This pilot study aimed to generate hypotheses for future work rather than provide definitive evidence. The number of kidneys studied was low, specifically in the groups that deteriorated or improved. The significance levels were correspondingly weak, and some effects that appear systematic on a visual inspection did not reach statistical significance. Apart from the sample size, a major factor is that the effect of therapy on function was very small. This is evidenced by the fact that the changes of radioisotope SK-GFR under therapy, which are used as a basis for classification and are therefore biased, did not reach significance. Future studies should include more kidneys that show a greater improvement in function.
No control group was available of matched patients with RAS who received no revascularization. Such data would be useful in providing information regarding the natural disease progression, specifically in defining in more absolute terms what constitutes a deterioration or improvement. Moreover, the response was only assessed at one fixed time point after intervention (4 mo). Little is known about temporal changes in the response, but it is possible that some patients would have been classified differently if responses had been assessed at a different time. A bias in the results also exists because patients with more severely reduced renal function were not included in this study due to the risk of NSF.
A validation of the vascular parameters of blood flow and volume was not performed in this study as in vivo gold standards are not readily available in clinical practice. A comparison with typical literature values is also problematic as the population is highly heterogeneous and these parameters are most likely abnormal. However, it seems safe to conclude that the blood volume values are unrealistically high. A possible reason is the contribution of the interstitial space (15). The indicator exchange between the blood pool and interstitium is so rapid that these spaces behave as one well-mixed space and thus cannot be separated in a reliable manner. Experimentally, this was demonstrated by the observation that a two-compartment model, where one compartment represents the tubuli, describes the data very well (28). In effect, this implies that the parameter currently interpreted as blood volume actually represents blood and interstitial volume together. That explains why its magnitude is larger than that expected for blood alone and may also explain why the predictive value of this parameter was less apparent than expected. Any increase in microvascular volume may be partly masked by a corresponding reduction in the interstitial space, and vice versa. A possible resolution is the use of a three-compartment model (15), but in view of the rapid exchange rates, this may require a corresponding improvement in data quality to reveal this additional fine structure. Alternatively, one may consider the use of intravascular or slowly extravasating agents, but that may not allow a measurement of GFR in the same acquisition (37).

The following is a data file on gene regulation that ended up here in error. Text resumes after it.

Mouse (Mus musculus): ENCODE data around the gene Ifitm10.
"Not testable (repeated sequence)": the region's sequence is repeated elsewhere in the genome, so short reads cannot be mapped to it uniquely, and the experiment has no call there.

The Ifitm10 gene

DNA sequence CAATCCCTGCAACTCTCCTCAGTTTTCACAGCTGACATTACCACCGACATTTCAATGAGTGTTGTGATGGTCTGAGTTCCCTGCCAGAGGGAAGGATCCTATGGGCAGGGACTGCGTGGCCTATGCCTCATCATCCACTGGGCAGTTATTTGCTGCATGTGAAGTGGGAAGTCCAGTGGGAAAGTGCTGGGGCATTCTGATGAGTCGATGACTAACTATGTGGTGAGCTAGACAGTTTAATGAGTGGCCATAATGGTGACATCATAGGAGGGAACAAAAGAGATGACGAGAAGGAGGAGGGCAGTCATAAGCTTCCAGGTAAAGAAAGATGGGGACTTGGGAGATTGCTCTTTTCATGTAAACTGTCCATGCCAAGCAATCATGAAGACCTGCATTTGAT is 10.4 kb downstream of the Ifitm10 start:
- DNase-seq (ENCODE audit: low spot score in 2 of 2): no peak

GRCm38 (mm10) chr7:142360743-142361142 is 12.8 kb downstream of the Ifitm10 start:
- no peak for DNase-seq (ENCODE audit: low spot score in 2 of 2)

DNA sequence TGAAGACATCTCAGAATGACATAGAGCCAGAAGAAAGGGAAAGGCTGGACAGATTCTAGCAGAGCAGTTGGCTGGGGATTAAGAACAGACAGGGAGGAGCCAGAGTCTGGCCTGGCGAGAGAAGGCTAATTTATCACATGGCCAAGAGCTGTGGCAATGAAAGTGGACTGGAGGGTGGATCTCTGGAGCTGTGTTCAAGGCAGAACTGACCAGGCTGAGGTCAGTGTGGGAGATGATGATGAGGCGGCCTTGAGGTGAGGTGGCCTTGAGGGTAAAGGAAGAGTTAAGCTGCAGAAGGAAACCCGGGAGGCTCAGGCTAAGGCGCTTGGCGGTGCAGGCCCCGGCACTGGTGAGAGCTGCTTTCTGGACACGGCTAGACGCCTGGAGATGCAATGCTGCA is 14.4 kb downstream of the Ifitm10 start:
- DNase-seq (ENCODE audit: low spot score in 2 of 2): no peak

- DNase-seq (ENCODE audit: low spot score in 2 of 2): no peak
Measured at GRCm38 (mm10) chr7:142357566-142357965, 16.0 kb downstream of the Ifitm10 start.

A second potential source of overestimation in the vascular parameters is the use of a simple baseline subtraction to estimate concentrations. This assumes a linear dependence of signal on concentration, but it is well known that this relation is nonlinear in MRI, particularly at higher concentrations. In this study, we injected a relatively small dose of contrast agent (quarter of a standard dose), so that the effect is much smaller than in typical DCE-MRI studies. The good agreement with the isotope GFR values provides some retrospective evidence for this. The effects on the vascular parameters may be larger as they are more sensitive to errors in the peak arterial concentration (28). Indeed, the blood flow values are in the normal range for healthy kidneys, which is unexpected in the presence of a stenosis. The error is to a large extent systematic and therefore may preserve differences between patients and time points. Nevertheless, it is likely that the uncertainty in the vascular parameters can be reduced by a more accurate nonlinear signal analysis, but this requires additional quantitative imaging for calibration purposes (B1, T1).
In providing additional information on the state of the microvasculature, DCE-MRI may improve the prediction and assessment of outcome of revascularization in patients with RAS. Provided that the risk of NSF can be minimized, DCE-MRI has the potential to be a one-stop diagnostic and prognostic tool and replace radioisotope measurements of SK-GFR in this context.
The specific working hypotheses suggested by this study are as follows. First, kidneys with increased blood volume fraction and reduced extraction fraction are most likely to benefit from revascularization. We thus postulate that these two parameters are markers of hibernating parenchyma. Finally, successful therapy leads to improvements in SK-GFR through an increase in perfusion rather than extraction efficiency and by reactivation of hibernating parenchyma.
This work was made possible by Kidney Research UK Grant RP24/1/2006.
No conflicts of interest, financial or otherwise, are declared by the author(s).
Author contributions: S.W.L. and S.P.S. analyzed data; S.W.L., C.C., D.L.B., P.A.K., and S.P.S. interpreted results of experiments; S.W.L. and S.P.S. prepared figures; S.W.L. and S.P.S. drafted manuscript; S.W.L., C.C., D.L.B., P.A.K., and S.P.S. edited and revised manuscript; S.W.L., C.C., D.L.B., P.A.K., and S.P.S. approved final version of manuscript; C.C., D.L.B., P.A.K., and S.P.S. conception and design of research; C.C., D.L.B., and P.A.K. performed experiments.
The results presented in this report have not been previously published in whole or part, except in abstract format.